The Skin of Our Teeth is an epic romp combining farce, burlesque and satire that explores the many follies of mankind. This Wilder masterpiece chronicles the trials and tribulations of mankind as it escapes one end-of-the-world disaster after another. The play begins in fictional Excelsior, New Jersey, where the seemingly normal and happy family, the Antrobuses, and their maid Sabina live. Soon they are faced with the perils of the world when an iceberg threatens to destroy mankind. The action moves to Atlantic City, where Mr. Antrobus has been elected President of the Ancient and Honorable Order of Mammals, Subdivision Human. But again, an apocalyptic threat hovers over the celebrations and promises total destruction. Finally the story wraps up back in the Antrobus home where a 7-year war has just ended. The Skin of Our Teeth comes fully equipped with a domesticated dinosaur and mammoth, an off-the-wall Fortune Teller and raucous conveeners, as well as Adam and Eve and Cain and Abel.
bie Award winning ensemble Elevator Repair Service returns to The Public, home to its sold-out productions of Gatz (2010 and 2012) and Arguendo (2013), with their highly praised staging of William Faulkner's modernist masterpiece, The Sound and the Fury.
With a lush sound score, high-energy choreography and a profoundly versatile ensemble, ERS delivers a verbatim staging of the novel's opening chapter ("the Benjy chapter"), Faulkner's famous experiment with memory and language.
Serving up the tragic demise of Faulkner's Compson family with humor and pathos against a backdrop of an eerily timeless Southern living room, this ensemble of theatrical daredevils, known for their fearless commitment, breathes thrilling new life into another American literary classic.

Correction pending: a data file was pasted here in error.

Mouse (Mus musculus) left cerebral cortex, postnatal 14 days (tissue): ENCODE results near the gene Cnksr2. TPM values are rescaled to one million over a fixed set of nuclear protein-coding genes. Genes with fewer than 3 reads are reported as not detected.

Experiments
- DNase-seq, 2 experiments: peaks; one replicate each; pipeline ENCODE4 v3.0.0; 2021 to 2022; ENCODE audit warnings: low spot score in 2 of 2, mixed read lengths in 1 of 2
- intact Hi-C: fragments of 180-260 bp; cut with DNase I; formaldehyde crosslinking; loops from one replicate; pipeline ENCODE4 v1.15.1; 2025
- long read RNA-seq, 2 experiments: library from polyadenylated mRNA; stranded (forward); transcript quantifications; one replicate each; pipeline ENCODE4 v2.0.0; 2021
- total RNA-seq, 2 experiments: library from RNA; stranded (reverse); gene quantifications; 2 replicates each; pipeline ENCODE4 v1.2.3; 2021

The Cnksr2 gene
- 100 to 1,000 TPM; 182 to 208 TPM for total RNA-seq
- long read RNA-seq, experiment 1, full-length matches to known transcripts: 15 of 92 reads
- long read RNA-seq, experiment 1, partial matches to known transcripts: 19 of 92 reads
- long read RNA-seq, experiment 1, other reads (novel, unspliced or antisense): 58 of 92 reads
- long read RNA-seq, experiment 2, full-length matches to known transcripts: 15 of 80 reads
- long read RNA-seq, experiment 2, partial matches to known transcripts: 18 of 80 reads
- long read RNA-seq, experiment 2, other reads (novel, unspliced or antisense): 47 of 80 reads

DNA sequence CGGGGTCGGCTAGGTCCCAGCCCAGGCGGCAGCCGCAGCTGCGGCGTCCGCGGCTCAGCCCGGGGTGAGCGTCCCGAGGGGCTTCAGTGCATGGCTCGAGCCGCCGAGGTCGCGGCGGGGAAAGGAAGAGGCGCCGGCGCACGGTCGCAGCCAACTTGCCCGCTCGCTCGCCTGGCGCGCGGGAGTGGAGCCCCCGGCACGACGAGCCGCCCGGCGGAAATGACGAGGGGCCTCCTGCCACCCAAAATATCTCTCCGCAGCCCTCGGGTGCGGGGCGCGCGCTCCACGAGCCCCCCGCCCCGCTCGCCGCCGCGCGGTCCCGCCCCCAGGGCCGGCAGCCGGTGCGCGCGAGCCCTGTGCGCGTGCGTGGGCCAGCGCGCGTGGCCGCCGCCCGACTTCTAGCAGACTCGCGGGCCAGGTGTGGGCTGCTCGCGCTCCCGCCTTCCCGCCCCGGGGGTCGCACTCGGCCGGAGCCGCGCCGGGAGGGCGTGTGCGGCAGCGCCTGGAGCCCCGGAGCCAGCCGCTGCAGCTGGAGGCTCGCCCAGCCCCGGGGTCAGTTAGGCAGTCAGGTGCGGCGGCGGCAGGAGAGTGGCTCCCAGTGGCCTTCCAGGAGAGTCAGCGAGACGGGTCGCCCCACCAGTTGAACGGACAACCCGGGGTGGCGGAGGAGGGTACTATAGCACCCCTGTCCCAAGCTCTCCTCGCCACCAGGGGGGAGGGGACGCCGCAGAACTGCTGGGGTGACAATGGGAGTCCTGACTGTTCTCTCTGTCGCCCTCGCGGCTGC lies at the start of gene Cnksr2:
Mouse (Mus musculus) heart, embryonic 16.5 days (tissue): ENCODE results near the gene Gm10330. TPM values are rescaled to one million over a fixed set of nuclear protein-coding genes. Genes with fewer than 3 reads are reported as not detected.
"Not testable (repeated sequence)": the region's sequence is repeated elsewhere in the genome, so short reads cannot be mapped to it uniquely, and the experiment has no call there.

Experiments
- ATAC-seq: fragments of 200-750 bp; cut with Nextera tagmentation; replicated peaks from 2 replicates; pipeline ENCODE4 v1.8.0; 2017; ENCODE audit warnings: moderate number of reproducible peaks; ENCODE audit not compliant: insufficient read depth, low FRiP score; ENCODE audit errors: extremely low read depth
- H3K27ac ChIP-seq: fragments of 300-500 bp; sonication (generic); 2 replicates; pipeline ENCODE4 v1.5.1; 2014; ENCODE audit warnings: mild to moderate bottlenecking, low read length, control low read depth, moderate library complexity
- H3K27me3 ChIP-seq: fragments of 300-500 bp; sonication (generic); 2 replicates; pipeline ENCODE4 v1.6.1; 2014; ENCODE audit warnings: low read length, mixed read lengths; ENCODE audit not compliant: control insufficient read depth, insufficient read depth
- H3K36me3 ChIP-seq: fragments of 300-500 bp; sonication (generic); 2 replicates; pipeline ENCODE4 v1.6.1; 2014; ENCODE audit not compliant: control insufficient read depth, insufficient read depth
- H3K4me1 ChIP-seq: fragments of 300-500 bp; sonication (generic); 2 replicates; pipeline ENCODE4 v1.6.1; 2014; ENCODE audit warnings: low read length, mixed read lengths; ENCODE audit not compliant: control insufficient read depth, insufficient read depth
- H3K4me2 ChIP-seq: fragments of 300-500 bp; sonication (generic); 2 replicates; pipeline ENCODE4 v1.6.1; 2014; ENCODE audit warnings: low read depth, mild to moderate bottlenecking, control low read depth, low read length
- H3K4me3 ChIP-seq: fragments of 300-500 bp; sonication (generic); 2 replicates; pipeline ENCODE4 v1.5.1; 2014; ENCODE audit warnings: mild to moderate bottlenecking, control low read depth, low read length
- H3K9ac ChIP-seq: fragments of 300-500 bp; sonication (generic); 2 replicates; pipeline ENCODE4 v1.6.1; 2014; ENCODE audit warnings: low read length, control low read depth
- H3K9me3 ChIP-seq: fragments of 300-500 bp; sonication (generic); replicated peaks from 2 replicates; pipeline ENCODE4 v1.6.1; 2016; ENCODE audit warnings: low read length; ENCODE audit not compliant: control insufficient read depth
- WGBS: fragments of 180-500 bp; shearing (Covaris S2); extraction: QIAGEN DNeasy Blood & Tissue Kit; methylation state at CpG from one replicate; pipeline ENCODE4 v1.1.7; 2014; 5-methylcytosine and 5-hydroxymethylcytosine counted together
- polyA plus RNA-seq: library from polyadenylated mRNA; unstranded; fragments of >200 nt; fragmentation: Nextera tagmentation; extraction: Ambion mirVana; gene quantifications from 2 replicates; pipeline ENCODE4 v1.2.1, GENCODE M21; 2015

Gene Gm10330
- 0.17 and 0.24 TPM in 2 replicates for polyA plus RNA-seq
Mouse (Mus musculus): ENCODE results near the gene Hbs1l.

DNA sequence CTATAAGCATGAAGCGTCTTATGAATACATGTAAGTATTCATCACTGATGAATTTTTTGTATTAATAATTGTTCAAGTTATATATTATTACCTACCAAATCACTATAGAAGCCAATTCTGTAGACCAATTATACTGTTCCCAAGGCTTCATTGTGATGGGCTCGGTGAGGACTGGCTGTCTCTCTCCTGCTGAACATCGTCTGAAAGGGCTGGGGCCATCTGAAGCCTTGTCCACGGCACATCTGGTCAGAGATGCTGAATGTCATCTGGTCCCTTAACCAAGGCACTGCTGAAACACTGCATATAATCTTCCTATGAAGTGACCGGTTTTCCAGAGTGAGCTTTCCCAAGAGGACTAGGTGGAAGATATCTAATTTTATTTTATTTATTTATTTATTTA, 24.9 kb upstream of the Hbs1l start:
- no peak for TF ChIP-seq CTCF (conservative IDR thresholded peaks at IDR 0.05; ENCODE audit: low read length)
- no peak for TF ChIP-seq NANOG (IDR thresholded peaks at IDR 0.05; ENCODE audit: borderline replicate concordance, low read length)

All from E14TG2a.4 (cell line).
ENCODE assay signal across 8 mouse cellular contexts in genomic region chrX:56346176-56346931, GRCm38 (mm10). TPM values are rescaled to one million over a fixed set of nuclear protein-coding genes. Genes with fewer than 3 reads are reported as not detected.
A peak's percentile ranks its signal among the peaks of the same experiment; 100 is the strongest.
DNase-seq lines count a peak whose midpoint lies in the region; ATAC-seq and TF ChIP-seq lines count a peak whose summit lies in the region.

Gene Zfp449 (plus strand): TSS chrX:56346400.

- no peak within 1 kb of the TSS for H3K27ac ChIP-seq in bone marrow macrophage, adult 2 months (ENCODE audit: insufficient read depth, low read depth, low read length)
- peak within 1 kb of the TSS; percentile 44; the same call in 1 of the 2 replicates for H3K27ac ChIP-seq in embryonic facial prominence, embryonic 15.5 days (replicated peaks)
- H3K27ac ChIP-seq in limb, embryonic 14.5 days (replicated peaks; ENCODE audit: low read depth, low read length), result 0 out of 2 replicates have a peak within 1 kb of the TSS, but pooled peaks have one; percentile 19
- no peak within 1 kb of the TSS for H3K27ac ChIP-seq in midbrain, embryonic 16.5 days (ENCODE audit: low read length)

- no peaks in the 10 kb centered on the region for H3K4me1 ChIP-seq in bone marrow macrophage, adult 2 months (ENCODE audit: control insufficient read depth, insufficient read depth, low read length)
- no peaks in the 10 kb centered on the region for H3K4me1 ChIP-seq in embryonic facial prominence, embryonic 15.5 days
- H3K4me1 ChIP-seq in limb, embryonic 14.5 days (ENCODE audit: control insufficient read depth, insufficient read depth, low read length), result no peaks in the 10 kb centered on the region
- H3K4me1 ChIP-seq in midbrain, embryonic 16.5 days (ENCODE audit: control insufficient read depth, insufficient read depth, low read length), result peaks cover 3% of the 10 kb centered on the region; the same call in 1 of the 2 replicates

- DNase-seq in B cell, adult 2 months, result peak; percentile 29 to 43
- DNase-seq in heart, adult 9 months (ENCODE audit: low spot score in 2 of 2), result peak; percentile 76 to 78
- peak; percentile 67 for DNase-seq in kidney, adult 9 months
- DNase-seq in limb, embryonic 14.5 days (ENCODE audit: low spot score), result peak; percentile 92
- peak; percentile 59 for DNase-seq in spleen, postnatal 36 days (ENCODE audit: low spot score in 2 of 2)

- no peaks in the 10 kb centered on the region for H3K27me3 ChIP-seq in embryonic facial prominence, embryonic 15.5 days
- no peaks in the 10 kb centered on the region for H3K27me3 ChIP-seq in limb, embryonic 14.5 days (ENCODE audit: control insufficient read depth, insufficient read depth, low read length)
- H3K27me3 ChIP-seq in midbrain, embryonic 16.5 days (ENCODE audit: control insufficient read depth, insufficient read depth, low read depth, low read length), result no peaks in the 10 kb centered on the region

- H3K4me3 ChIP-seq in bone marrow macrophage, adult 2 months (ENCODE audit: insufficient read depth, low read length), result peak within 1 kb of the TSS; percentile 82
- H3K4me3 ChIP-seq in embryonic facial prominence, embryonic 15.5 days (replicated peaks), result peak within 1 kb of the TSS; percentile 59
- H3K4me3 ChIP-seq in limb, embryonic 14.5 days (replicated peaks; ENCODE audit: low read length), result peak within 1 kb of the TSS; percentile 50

When Black Boys Die, written and directed by William Electric Black, is a new drama about a teenage girl's journey as she tries to understand the madness of gun violence that has killed her brother and consumed her mother (and so many other mothers who have also lost their sons to inner city violence). It is the second in a series of five plays by William Electric Black, to be collectively called "GUNPLAYS," that address inner city violence and guns.
Can a family survive a lifetime of lies or will it crumble like the broken down blue collar factory town around them? Michael Thomas Cain's debut of Where Art Lives takes its audience on a twisted ride with a family who is trying to keep its head above water while everything they know and the life they have built can be taken from them at any moment. Cain explores how the economic downfall of Middle America effects everyone around it.
Part One: Wolf Hall
Part Two: Bring Up the Bodies
Deceit, Betrayal & Intrigue in the Court of King Henry VIII
The novels, by two-time Man Booker Prize winner Hilary Mantel, won multiple honors and became world-famous, best-selling sensations. The plays sold out at Stratford-upon-Avon and quickly transferred to London, where they received critical raves, broke box office records and triumphed as the West End's biggest hit plays. Now the Royal Shakespeare Company's production of Wolf Hall Parts One & Two is coming to Broadway for a strictly limited engagement! Performed in repertory, this exhilarating story of lust, power and politics will transport audiences to the volatile court of King Henry VIII, where words cut like steel and the shadow of the Tower loomed over all. You cannot afford to miss the most thrilling theatrical event of the season, Wolf Hall Parts One & Two.